She turned on her heel and leaned her side to the white wall facing the opposite direction of the window. A kitchen with some second or maybe third-hand appliances: an oven- broken, a refrigerator- noisy rather than cold. A bedroom, or shall I say a small windowless dog den in which hardly a single bed could fit. Who condemned and sentenced me to this twelve-year misery? I have become twenty-two and my only job qualification is how to get a support allowance for the next month. Thank god I could afford to buy a long sofa a month ago. It is not as comfortable as the natural leather one at the psychoanalyst’s office but at least my cheap artificial leather sofa fits me to sleep on at night.

The Window

Frustrated with the discovery of her misery, she turned her body to face the window and stared out the only window in her apartment. It had not been opened in the last five years. She walked toward the window, barefoot over the stems on the floor, careful not to smash the tomatoes. The sill was deep. There was a bunch of tomato plant in her way to reaching her hand to the brass handle. She leaned forward to the ledge, trying to avoid bursting any of the ripe tomatoes on her new dress, which she had bought specifically for the psychoanalysis sessions. Her fingers reached the handle and pressed it down; the lock was too stiff to yield. She pushed her body more, and a ripe tomato burst, the red juice flowing down her white skirt, penetrating through it onto her body. She felt the cold wetness.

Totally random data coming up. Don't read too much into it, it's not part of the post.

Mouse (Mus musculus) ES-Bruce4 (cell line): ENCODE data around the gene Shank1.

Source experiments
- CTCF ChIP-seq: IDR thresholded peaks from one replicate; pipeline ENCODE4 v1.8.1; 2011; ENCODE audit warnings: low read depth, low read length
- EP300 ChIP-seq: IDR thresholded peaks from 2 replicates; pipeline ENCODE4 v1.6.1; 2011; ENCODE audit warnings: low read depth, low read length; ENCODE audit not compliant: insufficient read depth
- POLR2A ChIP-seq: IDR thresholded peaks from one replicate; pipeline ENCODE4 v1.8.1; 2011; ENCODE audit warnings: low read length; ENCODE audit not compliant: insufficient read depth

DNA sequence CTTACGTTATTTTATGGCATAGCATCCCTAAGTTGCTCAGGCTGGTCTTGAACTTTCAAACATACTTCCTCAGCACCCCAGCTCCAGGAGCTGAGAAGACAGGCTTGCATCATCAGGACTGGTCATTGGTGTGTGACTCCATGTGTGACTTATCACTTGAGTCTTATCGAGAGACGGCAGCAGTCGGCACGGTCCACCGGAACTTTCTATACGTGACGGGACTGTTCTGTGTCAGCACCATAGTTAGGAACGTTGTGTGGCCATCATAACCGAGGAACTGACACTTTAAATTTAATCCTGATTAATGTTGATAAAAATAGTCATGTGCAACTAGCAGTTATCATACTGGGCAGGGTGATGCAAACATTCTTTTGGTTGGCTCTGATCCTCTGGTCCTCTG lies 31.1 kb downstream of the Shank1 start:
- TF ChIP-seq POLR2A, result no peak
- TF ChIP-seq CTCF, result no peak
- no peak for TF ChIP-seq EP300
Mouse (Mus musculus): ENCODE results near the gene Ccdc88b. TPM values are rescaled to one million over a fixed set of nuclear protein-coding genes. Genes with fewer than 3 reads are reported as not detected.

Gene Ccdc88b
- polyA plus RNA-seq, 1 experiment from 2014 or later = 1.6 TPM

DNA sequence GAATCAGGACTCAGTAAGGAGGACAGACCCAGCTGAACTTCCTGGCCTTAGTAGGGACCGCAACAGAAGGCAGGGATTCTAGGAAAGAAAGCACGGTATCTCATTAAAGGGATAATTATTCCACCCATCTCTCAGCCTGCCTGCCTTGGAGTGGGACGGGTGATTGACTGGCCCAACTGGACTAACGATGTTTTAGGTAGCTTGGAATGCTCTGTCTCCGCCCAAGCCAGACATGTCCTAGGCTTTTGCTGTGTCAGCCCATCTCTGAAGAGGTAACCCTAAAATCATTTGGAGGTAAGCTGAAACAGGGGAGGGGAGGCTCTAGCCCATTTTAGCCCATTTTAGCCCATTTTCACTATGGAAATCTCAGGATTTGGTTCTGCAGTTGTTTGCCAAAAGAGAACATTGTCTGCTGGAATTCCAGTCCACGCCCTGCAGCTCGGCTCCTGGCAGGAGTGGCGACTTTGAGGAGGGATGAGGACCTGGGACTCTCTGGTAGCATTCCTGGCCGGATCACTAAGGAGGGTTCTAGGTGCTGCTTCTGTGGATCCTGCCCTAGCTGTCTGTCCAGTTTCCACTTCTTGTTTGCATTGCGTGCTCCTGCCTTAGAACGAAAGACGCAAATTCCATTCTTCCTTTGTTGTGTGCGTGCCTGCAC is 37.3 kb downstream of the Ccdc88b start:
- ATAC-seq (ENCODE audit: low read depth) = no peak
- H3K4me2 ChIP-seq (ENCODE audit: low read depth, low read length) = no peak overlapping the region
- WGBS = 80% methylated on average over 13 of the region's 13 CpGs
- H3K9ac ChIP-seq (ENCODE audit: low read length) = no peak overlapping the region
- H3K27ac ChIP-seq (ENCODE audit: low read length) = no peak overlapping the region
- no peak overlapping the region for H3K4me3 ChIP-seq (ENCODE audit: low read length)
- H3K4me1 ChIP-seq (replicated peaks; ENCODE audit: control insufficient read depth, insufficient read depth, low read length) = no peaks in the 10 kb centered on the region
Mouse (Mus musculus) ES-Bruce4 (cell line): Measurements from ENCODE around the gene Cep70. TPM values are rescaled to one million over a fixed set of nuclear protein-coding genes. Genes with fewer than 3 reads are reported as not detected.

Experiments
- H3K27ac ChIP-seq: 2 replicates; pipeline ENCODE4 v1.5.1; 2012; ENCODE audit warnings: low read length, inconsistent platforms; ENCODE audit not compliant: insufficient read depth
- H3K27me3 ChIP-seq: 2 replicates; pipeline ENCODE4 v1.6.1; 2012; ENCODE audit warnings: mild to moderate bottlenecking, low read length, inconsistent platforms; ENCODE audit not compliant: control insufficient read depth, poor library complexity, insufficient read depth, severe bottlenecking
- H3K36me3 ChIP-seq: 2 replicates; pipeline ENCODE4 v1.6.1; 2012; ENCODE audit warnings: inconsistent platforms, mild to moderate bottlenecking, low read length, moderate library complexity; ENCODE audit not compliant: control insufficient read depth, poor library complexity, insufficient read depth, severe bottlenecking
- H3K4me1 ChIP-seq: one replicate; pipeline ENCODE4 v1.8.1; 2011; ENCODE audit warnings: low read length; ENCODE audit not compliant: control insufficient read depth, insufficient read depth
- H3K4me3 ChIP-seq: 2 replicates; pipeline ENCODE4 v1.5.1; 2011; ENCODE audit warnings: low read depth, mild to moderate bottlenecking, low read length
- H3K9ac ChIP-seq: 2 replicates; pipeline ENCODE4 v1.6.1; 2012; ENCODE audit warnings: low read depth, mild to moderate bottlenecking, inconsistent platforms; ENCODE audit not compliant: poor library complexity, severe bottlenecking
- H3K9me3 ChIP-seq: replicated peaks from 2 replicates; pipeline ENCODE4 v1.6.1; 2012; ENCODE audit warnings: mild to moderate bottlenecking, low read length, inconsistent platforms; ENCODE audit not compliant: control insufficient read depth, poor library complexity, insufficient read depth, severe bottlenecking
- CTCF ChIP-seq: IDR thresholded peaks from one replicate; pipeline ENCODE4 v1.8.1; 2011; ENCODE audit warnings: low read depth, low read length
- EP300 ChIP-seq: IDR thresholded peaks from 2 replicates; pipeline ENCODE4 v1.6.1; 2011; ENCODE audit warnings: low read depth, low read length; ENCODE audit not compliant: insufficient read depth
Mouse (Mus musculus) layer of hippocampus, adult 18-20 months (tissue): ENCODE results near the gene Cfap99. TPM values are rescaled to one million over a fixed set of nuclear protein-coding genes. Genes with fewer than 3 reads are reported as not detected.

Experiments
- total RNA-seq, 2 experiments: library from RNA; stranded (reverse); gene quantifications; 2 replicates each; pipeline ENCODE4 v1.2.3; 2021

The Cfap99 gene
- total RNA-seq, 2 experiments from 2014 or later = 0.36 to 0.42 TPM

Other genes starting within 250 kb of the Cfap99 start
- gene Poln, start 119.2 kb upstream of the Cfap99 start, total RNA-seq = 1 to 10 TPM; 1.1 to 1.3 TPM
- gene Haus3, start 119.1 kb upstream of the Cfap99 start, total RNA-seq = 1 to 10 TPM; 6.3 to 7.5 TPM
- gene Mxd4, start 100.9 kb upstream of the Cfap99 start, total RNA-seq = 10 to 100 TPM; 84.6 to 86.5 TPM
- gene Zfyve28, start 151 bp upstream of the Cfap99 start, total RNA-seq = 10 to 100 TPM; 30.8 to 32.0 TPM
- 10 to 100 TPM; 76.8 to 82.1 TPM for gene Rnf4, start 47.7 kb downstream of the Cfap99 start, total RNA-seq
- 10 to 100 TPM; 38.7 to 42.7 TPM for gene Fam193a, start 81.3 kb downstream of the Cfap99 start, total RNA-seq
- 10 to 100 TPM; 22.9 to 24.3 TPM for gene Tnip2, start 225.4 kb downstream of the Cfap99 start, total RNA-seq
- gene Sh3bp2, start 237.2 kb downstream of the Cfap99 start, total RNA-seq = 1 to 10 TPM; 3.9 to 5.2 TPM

“God damn window!” she cried out. “Why should I care? Today was my last session, I don’t need the dress.” She leaned fully toward the plant, grabbed the window handle tight in her hand, and pressed it down. It broke, but still the window was jammed into the frame. “God damn Milwaukee,” she pounded the frame of the window hard with her palms. The wooden side doors broke with a loud crack, and one of the doors tore out together with its frame. They fell down to the backyard of the building, she heard the sound of smashing glass. The other door was dangling half-connected to one hinge of the broken frame, swinging back and forth. “Wow,” she was amazed, she did not expect so much power. After a few swings, the other door and the frame attached to it fell down to the vacant backyard. A view of the landscape beyond appeared in the broken space.

Why do I hate this city? Where did this hatred come from? The wind of the suburb of the city brought in a damp cold air from Lake Michigan outside. She said, “Ugly green flatness, thank god I cannot see the lake; it would have been even uglier. Surely I don’t belong in this area; I should have been born somewhere else.” She looked up at the night sky, “Some clouds, I wish snowfall would hide all the land.”